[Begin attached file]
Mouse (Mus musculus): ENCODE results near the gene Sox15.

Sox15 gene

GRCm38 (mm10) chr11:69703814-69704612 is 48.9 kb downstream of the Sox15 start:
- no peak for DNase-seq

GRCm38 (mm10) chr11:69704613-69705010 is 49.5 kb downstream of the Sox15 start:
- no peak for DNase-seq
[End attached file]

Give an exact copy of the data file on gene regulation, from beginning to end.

Mouse (Mus musculus): ENCODE results near the gene Sox15.

Sox15 gene

GRCm38 (mm10) chr11:69703814-69704612 is 48.9 kb downstream of the Sox15 start:
- no peak for DNase-seq

GRCm38 (mm10) chr11:69704613-69705010 is 49.5 kb downstream of the Sox15 start:
- no peak for DNase-seq